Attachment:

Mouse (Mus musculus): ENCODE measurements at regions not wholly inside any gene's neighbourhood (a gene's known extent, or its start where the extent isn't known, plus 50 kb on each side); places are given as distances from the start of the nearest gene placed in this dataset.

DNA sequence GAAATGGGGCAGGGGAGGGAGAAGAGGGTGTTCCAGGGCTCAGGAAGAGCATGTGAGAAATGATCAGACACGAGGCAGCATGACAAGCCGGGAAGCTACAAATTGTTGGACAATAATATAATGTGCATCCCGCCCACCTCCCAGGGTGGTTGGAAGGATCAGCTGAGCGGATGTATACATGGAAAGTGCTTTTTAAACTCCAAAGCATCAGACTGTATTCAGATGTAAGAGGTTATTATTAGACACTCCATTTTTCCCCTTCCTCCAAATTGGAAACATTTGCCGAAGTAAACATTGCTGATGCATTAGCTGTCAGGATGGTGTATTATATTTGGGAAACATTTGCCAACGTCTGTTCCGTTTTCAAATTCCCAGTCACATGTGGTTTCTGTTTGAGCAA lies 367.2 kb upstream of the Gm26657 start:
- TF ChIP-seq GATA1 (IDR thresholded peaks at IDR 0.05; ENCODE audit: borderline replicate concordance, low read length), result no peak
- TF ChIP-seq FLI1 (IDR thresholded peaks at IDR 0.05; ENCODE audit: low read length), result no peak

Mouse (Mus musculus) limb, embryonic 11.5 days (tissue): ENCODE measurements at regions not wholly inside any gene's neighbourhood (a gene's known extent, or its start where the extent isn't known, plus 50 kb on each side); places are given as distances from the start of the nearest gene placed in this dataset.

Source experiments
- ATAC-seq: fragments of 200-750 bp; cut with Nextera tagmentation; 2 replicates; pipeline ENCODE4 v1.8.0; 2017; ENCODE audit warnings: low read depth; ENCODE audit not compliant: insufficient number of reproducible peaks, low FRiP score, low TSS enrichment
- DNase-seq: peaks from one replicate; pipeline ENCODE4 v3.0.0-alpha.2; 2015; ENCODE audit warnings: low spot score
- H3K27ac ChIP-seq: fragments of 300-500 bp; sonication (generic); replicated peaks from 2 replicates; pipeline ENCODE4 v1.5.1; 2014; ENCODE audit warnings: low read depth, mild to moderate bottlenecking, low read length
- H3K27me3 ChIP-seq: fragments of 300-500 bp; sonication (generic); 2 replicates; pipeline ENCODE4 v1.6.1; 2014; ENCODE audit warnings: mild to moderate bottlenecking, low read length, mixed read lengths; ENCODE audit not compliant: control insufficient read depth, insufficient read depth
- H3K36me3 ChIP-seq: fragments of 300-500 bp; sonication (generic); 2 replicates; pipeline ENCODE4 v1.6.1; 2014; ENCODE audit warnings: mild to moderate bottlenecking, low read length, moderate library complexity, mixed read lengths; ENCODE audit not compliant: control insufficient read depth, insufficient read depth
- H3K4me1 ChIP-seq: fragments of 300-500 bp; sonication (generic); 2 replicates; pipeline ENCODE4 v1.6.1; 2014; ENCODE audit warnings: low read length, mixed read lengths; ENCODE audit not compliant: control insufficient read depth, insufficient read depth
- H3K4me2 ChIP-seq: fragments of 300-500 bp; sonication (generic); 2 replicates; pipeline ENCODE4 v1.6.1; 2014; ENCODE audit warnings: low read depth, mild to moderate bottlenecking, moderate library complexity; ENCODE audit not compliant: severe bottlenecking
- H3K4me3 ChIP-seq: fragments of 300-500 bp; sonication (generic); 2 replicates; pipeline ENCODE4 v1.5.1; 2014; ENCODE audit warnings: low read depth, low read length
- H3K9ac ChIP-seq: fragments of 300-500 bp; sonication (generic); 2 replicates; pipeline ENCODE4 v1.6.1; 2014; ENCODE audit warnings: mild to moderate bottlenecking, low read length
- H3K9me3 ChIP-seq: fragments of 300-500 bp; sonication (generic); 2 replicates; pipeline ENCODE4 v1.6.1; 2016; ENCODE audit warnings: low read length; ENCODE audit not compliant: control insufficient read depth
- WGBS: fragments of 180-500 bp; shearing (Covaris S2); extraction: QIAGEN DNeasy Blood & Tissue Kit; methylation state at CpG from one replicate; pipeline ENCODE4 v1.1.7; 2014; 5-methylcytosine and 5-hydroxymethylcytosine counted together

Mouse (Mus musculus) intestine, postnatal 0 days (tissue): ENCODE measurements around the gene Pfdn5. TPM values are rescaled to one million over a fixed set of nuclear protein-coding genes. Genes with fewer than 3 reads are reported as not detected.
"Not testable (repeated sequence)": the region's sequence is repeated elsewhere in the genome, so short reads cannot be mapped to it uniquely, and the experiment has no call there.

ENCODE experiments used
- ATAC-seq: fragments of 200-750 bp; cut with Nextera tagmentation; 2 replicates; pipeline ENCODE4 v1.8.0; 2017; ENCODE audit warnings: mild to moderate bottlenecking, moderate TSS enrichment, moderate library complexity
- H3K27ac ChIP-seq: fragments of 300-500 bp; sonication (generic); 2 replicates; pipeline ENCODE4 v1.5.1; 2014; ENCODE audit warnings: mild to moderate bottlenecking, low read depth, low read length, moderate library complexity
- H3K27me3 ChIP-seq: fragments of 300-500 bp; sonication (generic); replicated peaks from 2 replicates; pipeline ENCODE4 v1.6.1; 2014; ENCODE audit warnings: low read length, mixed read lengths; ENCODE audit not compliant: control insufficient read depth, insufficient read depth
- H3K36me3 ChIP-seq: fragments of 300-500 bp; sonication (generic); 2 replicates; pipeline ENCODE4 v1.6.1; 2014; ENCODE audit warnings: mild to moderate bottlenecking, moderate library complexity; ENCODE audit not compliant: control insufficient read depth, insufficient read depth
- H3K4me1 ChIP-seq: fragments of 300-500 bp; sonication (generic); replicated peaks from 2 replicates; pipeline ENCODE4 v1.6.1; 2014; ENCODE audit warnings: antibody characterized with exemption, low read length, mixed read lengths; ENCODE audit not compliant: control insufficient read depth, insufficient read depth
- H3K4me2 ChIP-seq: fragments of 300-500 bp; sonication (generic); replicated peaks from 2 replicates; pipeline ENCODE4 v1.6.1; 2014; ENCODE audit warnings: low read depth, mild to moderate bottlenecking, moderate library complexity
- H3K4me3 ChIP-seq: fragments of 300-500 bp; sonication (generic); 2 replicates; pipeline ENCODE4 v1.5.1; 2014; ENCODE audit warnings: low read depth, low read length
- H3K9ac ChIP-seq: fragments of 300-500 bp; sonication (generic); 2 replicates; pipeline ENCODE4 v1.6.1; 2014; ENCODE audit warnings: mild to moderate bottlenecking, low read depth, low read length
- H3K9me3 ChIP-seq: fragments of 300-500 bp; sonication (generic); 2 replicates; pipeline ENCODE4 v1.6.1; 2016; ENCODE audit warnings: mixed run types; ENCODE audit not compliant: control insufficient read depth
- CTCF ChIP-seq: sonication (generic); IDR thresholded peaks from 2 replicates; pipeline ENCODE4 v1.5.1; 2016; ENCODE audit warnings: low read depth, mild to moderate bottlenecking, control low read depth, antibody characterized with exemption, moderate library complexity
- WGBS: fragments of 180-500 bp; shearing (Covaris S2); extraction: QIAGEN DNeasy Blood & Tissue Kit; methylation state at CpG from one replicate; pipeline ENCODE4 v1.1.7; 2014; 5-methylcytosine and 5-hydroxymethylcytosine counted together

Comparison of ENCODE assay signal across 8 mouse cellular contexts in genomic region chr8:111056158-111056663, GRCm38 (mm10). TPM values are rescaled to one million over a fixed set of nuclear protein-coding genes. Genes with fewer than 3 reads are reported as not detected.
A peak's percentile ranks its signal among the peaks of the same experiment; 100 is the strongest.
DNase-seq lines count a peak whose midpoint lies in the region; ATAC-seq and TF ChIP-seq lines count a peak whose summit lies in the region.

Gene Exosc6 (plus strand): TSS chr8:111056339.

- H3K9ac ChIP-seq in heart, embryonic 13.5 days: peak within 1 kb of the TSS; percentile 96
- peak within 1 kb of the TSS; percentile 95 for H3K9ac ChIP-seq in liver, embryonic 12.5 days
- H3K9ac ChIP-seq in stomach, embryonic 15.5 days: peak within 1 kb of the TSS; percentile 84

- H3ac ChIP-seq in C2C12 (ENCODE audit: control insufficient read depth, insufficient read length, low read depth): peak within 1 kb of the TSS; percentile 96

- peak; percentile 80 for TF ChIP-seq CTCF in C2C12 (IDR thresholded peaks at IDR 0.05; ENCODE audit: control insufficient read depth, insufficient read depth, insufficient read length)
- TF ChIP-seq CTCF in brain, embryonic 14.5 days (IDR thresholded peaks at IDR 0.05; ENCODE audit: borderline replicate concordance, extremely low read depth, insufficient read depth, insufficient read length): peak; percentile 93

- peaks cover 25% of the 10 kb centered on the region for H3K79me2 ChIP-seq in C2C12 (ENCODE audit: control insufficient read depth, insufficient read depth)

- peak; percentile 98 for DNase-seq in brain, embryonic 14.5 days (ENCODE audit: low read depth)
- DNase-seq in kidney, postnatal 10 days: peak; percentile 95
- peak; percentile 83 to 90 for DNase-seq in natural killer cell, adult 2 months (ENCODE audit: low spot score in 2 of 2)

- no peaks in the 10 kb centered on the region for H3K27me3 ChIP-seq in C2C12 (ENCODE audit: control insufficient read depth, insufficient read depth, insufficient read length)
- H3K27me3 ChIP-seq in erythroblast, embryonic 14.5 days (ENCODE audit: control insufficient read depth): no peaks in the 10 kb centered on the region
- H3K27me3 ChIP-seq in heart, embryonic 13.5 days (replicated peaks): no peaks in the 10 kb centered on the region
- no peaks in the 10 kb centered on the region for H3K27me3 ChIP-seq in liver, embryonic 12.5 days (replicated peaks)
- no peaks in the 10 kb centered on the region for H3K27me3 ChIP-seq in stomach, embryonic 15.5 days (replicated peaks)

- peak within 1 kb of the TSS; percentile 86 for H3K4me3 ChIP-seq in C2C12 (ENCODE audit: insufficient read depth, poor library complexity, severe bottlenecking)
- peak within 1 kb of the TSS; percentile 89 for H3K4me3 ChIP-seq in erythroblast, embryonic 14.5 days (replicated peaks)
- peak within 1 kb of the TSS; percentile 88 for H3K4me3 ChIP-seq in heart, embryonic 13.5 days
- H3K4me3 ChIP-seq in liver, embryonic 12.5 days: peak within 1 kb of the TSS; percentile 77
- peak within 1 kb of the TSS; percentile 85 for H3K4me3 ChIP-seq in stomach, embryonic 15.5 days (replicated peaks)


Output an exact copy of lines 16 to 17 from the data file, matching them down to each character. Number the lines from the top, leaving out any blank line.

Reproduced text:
- H3K9me3 ChIP-seq: fragments of 300-500 bp; sonication (generic); 2 replicates; pipeline ENCODE4 v1.6.1; 2016; ENCODE audit warnings: low read length; ENCODE audit not compliant: control insufficient read depth
- WGBS: fragments of 180-500 bp; shearing (Covaris S2); extraction: QIAGEN DNeasy Blood & Tissue Kit; methylation state at CpG from one replicate; pipeline ENCODE4 v1.1.7; 2014; 5-methylcytosine and 5-hydroxymethylcytosine counted together